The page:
Bitcoin lacks specifications for joining wallets and receiving new addresses generated by other copayers. Fortunately, Copay has addressed these issues for their users, but the solution should ideally be a standard part of Bitcoin.

(Sebastian Wain contributed with the writing of this article)

Web Wallets Using Copay

Victor Gonzalez from CoinFabrik forked the Copay project and modified the code to facilitate the creation of online wallet services. Currently, the Copay project handles your wallet on your browser, desktop, and mobile devices but not on a Copay server. The new Bitcore Wallet Service does store your wallets on a server, but they are not live: a wallet and the balance it contains are only updated when you use the Bitcore Wallet Client.

Both Bitcore Wallet Service and Copay establish a connection to the Insight server to send and receive information to the blockchain each time a wallet is opened. The key limitation for running multiple wallets on a Copay server is the number of connections to the Insight server. We modified the Copay project code to receive blockchain updates for all the addresses in the different wallets through a single connection to the insight server. Currently, this only works for 1-1 wallets.

We are planning to include multi-signature wallets soon. We will modify the code so that copayers who use online bitcoin wallets also communicate with one another via a single connection shared amongst Insight mailboxes.


The code is available at github.


MongoDB: This code assumes that mongodb is on localhost. Change this line if you need to point to another host.


$ git clone
$ cd copay
$ git checkout tags/online-bitcoin-wallets-0.0.1
$ npm install
$ node example.js

Playing with Wallets

The program will prompt the user for an e-mail and password, used for encrypting wallets, and then it will create ten 1-1 wallets.
The program runs a REPL to allow the user to issue commands and query information. For example:

> var wallet = convenience.getAnyWallet()
> wallet.getAddresses()[0]

The above code will print one of the new wallet’s addresses. The user may send some bitcoins to this address.

To spend the bitcoins in the wallet, the user may enter the following command:
> convenience.spend(wallet, <destinationAddress>, <amountInSatoshis>)
To get the balance of the wallet:
> convenience.getBalance(wallet)


  • MongoDB is used to store both the user’s identity and the wallet. The code can easily be modified to use another database. Additionally, add authentication and encryption to secure the connection between Copay and the database.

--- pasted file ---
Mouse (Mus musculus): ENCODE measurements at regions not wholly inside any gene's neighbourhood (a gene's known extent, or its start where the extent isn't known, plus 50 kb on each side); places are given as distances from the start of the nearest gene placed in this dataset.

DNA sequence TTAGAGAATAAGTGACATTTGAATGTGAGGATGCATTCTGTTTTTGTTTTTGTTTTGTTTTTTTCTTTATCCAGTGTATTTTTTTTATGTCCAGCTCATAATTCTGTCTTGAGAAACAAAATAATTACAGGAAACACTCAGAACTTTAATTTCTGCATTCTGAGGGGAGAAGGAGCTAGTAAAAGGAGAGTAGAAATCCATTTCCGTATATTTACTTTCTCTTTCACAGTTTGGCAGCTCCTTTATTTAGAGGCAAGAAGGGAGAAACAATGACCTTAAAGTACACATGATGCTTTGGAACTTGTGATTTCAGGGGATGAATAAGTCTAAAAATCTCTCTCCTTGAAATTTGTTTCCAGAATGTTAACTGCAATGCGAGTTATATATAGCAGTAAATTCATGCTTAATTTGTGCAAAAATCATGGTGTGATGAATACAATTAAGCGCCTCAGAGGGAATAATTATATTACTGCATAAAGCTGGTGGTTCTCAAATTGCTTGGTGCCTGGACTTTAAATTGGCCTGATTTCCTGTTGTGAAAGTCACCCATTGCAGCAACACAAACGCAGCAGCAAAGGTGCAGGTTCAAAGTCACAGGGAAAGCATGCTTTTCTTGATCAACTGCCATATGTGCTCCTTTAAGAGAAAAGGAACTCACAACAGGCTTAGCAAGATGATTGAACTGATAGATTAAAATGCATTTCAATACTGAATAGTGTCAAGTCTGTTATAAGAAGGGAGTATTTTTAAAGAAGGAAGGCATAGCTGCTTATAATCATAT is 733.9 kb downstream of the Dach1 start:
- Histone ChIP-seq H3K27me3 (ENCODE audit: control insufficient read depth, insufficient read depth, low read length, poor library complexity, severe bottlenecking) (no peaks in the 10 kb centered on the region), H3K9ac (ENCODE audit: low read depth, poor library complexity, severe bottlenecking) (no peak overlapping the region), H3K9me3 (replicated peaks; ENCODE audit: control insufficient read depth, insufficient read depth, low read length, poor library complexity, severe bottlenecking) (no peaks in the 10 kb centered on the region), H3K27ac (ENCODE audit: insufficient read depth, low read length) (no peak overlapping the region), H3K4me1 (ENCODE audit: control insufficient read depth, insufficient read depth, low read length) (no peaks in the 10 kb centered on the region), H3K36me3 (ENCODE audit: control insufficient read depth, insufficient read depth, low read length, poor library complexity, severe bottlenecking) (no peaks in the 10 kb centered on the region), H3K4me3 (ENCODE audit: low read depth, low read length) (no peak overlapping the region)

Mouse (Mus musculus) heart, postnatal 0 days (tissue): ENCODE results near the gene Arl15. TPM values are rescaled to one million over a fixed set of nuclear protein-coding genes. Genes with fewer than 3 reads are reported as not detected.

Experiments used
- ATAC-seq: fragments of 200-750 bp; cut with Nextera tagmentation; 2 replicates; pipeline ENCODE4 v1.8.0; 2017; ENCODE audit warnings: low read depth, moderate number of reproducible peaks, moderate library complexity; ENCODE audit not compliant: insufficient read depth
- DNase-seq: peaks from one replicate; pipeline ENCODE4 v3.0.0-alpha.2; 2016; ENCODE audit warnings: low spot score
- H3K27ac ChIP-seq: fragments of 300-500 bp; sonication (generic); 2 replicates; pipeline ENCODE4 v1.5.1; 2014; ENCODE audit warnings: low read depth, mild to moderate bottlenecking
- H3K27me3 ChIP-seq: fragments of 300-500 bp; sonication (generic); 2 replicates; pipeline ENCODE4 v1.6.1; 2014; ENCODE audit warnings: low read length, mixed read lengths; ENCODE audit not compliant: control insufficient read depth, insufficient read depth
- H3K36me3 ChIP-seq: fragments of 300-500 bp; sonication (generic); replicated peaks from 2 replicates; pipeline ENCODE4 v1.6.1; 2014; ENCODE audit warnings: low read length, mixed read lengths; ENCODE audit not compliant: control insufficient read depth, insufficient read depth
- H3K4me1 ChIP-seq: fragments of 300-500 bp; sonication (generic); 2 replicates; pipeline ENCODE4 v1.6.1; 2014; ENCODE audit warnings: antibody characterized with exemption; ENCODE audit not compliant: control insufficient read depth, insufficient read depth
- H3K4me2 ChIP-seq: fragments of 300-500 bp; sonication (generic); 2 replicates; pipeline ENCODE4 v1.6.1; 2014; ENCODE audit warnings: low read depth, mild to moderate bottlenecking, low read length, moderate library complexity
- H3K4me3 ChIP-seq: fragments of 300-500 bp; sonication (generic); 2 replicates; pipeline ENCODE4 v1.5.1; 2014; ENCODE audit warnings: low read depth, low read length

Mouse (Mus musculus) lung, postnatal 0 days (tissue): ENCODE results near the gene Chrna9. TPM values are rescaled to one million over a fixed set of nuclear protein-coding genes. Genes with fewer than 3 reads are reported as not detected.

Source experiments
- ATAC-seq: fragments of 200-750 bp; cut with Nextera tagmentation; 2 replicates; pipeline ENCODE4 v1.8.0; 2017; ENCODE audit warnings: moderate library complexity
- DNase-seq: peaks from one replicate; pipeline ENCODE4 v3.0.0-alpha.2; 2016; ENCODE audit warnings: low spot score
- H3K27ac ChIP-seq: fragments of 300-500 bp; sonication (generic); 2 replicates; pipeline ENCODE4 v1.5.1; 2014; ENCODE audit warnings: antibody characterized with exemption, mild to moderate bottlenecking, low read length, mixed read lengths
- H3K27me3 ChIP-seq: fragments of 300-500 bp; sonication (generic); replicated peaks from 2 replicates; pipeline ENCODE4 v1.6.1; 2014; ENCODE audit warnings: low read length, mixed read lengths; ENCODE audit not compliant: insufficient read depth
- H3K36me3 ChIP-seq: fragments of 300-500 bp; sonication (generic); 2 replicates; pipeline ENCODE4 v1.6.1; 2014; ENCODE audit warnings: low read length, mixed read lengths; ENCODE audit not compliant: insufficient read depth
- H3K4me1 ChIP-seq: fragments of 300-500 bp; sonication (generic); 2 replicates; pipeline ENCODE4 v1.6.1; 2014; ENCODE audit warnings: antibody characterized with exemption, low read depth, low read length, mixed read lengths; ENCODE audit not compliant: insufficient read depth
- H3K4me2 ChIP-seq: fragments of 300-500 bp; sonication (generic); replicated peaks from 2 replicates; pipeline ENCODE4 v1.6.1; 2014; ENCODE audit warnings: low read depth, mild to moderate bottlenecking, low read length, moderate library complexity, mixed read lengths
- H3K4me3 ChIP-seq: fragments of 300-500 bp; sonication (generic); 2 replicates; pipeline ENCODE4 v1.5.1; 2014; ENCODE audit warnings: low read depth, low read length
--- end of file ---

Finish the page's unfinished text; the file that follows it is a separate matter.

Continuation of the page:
• It is important to note that the bitcoin community is divided on using online wallet services instead of a decentralized wallet since decentralization is at the heart of bitcoin, and online services pose greater security risks.
  • As is the case with any software which will be used to handle other people’s money, a security professional should review any product you develop based on our code.


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Installing Copay in Microsoft Windows

Pure javascript Node.js modules are a charm to install with Node Package Manager (npm). However, you may occasionally have to install a module with Node.js native bindings. The installation is painless if you use Linux but if you are using Windows you will not forget the experience! Below is a step by step guide to installing the multi-signature wallet application Copay or any other application or module that requires the bignum package in Windows.


  1. Node.js with npm:
  2. Python 2.6 (yes, 2.6):
  3. Visual Studio. I used Visual Studio 2012 but it should work with Visual Studio 2010+.
  4. Add Node.js, npm, and Python to your path


  1. Install the latest OpenSSL Windows binary distribution (Win32 OpenSSL v1.0.1j when this post was written). Use the default path since the bignum modules looks at this path.
  2. Follow the Copay installation instructions and stop before npm start.


The bignum module referenced by Bitcore inside Copay has a critical bug. It uses the free function to release memory allocated from the OpenSSL library instead of using OPENSSL_free. Follow these steps to fix it:

  1. Edit copay\node_modules\bitcore\package.json
  2. Change the dependencies to point to the latest bignum release (0.9.0 when this post was written)
  3. Go to copay\node_modules\bitcore
  4. Run npm update bignum

You can then run npm start. Don’t forget to start testing with the testnet instead of using real bitcoins!

BitPay Insight API

The BitPay Insight API has the same issue.

Forcing a Specific Visual Studio Version

This is a contribution from Mauro Leggieri: to configure a specific visual studio version you must set the preferred version using SET GYP_MSVS_VERSION=2012